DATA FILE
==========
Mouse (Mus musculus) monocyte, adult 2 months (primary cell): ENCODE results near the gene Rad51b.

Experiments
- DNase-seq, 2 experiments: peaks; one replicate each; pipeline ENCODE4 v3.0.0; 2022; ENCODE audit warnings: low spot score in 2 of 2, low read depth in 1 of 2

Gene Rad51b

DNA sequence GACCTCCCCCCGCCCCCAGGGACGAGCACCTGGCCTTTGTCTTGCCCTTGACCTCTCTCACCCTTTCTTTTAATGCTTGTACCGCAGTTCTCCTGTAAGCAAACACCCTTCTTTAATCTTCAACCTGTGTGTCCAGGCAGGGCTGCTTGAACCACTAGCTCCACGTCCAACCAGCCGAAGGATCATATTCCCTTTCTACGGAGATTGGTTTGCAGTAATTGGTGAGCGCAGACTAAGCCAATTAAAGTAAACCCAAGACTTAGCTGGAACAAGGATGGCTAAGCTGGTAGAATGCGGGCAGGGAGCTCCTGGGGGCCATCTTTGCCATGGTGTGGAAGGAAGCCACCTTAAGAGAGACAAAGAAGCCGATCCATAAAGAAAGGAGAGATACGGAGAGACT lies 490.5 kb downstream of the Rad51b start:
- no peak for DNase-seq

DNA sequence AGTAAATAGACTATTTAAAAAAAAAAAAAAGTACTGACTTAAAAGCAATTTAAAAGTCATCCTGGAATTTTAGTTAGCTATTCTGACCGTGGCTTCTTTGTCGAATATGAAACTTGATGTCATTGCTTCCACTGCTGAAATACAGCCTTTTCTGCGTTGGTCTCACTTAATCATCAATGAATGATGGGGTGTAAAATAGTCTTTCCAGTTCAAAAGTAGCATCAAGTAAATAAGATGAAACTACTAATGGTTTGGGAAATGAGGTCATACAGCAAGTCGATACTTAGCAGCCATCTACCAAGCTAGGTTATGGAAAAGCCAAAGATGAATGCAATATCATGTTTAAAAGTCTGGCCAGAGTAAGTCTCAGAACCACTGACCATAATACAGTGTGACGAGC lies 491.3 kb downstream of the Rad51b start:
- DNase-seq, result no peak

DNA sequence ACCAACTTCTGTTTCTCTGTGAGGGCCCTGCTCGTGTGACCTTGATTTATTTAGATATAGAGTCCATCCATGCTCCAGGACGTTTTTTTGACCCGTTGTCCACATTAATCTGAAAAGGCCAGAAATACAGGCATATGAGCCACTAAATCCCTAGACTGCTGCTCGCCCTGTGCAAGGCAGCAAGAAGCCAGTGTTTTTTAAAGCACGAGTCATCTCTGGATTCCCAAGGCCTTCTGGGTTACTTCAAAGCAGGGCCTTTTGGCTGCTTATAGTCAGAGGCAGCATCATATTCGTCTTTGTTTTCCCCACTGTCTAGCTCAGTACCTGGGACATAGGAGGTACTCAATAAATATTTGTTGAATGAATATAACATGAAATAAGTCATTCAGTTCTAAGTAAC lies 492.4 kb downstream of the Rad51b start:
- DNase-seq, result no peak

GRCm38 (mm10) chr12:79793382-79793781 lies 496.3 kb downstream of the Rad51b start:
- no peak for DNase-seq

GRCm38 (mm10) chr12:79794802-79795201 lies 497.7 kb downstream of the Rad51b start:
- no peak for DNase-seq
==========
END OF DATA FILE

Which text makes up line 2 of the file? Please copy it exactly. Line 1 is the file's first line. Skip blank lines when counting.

Experiments